Skip to content

Polio Highlight


Full text is at:


1. There are 10 months to go to hit the World Health Assembly’s goal of stopping global polio transmission by the end of 2012. Currently the eradication program is not on track to meet this goal.

2. Success in India – one of the four polio endemic countries – shows that unswerving political commitment, outstanding public health leadership, clear lines of accountability, intolerance of weak performance and the systematic enforcement of best practice can stop polio.

3. Elsewhere in affected countries, programs are falling short in most, if not all, of the areas where India has excelled.

4. In these next 10 months every drop of vaccine will count, every vaccinator will count, every team leader will count, every laboratory specimen will count, every piece of data will count, every parent will count, but most of all every child will count.

5. Science has delivered to human civilization the chance to eliminate one of the malevolent forces of nature, an invisible enemy that obliterates childhoods, maims bodies and scars families and communities. For only the second time in history, the world is poised to rid itself of a disease that has destroyed millions of lives. This opportunity must not be lost.

6. If the program can make the shift in performance from good to great – drawing on the analysis in this and our earlier reports – then the next 10 months will be looked back on by future generations as the countdown to the final knock-out blow to the polio virus.

7. The program’s 2010-12 Strategic Plan aimed to stop transmission in two endemic countries by end-2011. Its success in India was magnificent. By sharp contrast, the other three endemic countries each had more polio cases in 2011 than in 2010.

8. Transmission was supposed to be stopped by end-2010 in the four ‘re-established’ countries. This failed in Angola, Chad and DR Congo. A year on, polio retains a powerful grip in at least the latter two of these.

9. More positively, the plan aimed to stop outbreaks within six months. The program has successfully done so in every case but one.

10. Six countries still have persistent transmission:

·        Nigeria’s 2011 emergency plan had no meaningful impact. Its 2012 plan must be of a different order entirely. This needs urgent attention

·        Pakistan has deep problems, but has recently strengthened its approach

·        Afghanistan has not got to grips with how to reach enough children in insecure areas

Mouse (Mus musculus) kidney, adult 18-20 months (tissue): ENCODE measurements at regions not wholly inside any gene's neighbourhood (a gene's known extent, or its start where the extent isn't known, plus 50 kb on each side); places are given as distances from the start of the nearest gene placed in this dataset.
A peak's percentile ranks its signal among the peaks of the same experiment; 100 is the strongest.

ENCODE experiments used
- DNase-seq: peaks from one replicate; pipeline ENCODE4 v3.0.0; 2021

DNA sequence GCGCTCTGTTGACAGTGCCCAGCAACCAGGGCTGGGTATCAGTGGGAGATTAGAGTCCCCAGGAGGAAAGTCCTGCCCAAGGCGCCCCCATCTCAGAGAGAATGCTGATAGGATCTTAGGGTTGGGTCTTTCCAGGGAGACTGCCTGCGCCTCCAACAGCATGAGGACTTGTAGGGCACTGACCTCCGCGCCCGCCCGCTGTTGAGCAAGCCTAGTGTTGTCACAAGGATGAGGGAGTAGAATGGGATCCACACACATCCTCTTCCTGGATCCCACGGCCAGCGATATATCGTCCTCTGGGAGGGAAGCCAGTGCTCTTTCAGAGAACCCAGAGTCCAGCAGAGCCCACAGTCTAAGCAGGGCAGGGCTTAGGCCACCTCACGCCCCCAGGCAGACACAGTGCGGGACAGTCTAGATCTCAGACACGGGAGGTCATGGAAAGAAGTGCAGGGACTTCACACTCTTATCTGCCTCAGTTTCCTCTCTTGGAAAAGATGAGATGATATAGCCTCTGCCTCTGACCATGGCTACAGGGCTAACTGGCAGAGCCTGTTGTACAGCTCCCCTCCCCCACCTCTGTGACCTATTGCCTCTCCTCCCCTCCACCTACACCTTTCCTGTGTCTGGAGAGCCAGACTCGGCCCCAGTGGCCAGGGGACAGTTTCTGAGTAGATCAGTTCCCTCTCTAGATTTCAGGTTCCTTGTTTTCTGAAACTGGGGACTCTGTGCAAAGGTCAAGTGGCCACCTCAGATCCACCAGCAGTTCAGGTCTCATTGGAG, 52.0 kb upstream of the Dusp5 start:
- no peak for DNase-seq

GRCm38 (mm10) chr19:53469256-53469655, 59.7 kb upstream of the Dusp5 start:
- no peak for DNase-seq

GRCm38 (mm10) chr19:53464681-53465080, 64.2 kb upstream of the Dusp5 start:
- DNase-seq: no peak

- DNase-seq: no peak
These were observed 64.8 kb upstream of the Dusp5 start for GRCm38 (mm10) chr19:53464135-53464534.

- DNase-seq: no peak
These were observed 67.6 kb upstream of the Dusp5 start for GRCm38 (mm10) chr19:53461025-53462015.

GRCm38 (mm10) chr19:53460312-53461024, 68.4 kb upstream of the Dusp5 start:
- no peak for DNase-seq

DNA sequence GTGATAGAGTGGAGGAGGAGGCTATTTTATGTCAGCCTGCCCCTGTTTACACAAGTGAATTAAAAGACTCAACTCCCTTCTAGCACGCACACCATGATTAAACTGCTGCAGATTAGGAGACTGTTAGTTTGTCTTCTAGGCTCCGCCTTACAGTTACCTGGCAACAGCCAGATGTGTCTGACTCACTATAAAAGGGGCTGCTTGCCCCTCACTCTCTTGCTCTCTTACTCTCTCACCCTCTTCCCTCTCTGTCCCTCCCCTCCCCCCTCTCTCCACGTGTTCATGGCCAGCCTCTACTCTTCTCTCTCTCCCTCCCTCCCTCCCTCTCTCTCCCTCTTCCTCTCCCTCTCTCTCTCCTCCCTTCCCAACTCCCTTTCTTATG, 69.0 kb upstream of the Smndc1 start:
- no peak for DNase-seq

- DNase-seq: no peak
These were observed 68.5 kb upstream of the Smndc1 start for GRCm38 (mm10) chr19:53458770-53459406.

·        Angola looks promising, with no polio case since July 2011

·        Chad’s program is building visibly but slowly from a very low baseline

·        DR Congo moved in the right direction in 2011 but we retain substantial concerns, particularly about Katanga.


11. The reason that polio will not be eradicated on the program’s present trajectory is straightforward: performance is of variable quality and consistently falls below best practice in all the polio affected areas.

12. There is no single or simple solution to this problem of sub-standard performance but three big actions would transform the prospects of the elimination goal being met: Greater use of the key strategies of change management, including much greater emphasis on ‘people factors’; identifying and finding definitive solutions to systemic problems that are barriers to success; taking to heart and fully adopting the lessons learned from India’s success.


13. Our previous reports have discussed these issues extensively. The program’s partners are starting to demonstrate that they understand these points and can act on them.

14. The program continues to provide illustrations of the fact that it needs to persist with this change in thinking. As just one example: in the 18 months of our existence we have heard little strategic discussion of a key component of the polio eradication workforce: the humble vaccinator. In contrast, we know from multiple sources, and from firsthand experience, that too many of these workers are underrated, rarely thanked, frequently criticized, often under-paid, poorly motivated, and weakly-skilled. Being an excellent vaccinator means being well-organized, a good communicator, and having the tenacity to track down every last child. It is the program’s responsibility to value, train and inspire this immensely important group of people, arguably the most important in the program. Their collective actions can drive the eradication effort to failure or elevate it to success.

15. The body of our report provides a number of other examples.

16. WHO’s Executive Board has declared polio eradication a “programmatic emergency for global public health”. These are strong words, but justified. Countries, partners and all who have a stake in polio eradication need to understand the severity of the situation. The impact of an emergency response will not come from what they say, but from what they now do.